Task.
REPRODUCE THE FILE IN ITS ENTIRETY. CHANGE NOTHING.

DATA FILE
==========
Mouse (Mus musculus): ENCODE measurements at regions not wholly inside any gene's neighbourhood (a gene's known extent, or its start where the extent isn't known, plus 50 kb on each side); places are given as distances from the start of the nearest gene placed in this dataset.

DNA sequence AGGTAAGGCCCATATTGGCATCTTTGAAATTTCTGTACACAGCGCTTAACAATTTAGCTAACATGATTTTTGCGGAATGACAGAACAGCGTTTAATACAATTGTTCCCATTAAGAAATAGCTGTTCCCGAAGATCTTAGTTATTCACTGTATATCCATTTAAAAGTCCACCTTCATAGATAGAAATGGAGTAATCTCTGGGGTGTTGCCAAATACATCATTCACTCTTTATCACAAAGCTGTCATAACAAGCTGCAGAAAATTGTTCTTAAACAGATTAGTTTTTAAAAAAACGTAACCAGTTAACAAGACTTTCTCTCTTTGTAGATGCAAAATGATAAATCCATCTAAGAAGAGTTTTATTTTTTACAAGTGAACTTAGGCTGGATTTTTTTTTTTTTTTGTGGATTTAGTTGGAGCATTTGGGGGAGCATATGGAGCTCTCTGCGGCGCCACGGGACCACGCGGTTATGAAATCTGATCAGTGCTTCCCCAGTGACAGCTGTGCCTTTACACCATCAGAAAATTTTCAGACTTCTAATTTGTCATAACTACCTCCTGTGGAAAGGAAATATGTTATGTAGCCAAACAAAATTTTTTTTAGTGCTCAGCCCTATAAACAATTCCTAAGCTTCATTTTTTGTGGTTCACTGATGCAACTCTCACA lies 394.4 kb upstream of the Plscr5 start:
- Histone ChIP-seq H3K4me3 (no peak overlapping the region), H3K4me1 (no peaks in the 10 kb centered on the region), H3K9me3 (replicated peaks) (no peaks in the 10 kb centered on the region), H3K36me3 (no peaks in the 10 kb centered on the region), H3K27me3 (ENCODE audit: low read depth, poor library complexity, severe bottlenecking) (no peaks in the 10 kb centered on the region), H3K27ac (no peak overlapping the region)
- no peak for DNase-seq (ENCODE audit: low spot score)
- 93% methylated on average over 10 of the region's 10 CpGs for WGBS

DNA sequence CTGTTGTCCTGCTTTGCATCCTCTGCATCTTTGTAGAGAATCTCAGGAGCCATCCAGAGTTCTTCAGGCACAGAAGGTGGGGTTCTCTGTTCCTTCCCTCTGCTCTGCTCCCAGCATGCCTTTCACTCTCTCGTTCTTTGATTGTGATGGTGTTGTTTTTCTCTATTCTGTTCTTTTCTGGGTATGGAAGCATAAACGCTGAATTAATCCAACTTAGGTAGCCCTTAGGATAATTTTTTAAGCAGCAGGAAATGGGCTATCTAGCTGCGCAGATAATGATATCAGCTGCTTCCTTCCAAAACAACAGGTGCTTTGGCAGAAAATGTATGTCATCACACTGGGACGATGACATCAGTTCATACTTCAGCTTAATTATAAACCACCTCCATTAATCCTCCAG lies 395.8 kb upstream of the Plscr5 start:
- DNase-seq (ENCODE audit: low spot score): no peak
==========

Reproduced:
Mouse (Mus musculus): ENCODE measurements at regions not wholly inside any gene's neighbourhood (a gene's known extent, or its start where the extent isn't known, plus 50 kb on each side); places are given as distances from the start of the nearest gene placed in this dataset.

DNA sequence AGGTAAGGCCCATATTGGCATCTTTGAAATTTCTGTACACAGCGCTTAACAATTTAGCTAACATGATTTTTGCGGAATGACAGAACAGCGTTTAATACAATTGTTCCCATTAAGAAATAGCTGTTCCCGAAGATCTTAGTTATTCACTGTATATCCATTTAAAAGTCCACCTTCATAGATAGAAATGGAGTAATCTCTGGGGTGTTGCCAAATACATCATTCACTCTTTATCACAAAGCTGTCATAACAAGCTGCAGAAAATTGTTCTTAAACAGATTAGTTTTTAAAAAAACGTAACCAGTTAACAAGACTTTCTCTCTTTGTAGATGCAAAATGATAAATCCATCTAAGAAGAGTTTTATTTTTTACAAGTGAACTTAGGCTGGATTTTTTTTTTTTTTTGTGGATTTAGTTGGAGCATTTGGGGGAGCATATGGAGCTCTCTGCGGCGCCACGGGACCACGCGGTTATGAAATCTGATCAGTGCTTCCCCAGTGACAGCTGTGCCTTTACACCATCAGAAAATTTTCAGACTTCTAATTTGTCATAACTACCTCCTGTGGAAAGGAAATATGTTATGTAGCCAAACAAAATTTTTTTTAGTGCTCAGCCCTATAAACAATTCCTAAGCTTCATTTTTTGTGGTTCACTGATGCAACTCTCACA lies 394.4 kb upstream of the Plscr5 start:
- Histone ChIP-seq H3K4me3 (no peak overlapping the region), H3K4me1 (no peaks in the 10 kb centered on the region), H3K9me3 (replicated peaks) (no peaks in the 10 kb centered on the region), H3K36me3 (no peaks in the 10 kb centered on the region), H3K27me3 (ENCODE audit: low read depth, poor library complexity, severe bottlenecking) (no peaks in the 10 kb centered on the region), H3K27ac (no peak overlapping the region)
- no peak for DNase-seq (ENCODE audit: low spot score)
- 93% methylated on average over 10 of the region's 10 CpGs for WGBS

DNA sequence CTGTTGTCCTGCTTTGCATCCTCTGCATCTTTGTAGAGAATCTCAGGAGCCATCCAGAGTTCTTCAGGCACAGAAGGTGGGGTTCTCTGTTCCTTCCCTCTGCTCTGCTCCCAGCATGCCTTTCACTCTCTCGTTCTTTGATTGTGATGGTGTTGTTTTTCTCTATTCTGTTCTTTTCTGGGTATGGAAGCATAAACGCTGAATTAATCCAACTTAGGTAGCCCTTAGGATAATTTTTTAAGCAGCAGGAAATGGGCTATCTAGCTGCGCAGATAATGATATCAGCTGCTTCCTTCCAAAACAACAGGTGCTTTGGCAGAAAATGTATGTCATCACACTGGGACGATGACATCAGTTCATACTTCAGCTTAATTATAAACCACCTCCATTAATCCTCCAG lies 395.8 kb upstream of the Plscr5 start:
- DNase-seq (ENCODE audit: low spot score): no peak